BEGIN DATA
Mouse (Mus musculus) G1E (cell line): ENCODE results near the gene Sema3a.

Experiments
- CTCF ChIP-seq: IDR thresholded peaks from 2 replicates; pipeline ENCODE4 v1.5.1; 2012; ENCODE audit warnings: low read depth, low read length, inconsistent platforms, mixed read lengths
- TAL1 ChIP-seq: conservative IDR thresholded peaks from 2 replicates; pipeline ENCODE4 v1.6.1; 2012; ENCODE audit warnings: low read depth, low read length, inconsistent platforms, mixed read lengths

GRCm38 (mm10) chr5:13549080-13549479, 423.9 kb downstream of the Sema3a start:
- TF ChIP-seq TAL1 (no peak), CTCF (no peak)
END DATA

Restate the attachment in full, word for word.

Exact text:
Mouse (Mus musculus) G1E (cell line): ENCODE results near the gene Sema3a.

Experiments
- CTCF ChIP-seq: IDR thresholded peaks from 2 replicates; pipeline ENCODE4 v1.5.1; 2012; ENCODE audit warnings: low read depth, low read length, inconsistent platforms, mixed read lengths
- TAL1 ChIP-seq: conservative IDR thresholded peaks from 2 replicates; pipeline ENCODE4 v1.6.1; 2012; ENCODE audit warnings: low read depth, low read length, inconsistent platforms, mixed read lengths

GRCm38 (mm10) chr5:13549080-13549479, 423.9 kb downstream of the Sema3a start:
- TF ChIP-seq TAL1 (no peak), CTCF (no peak)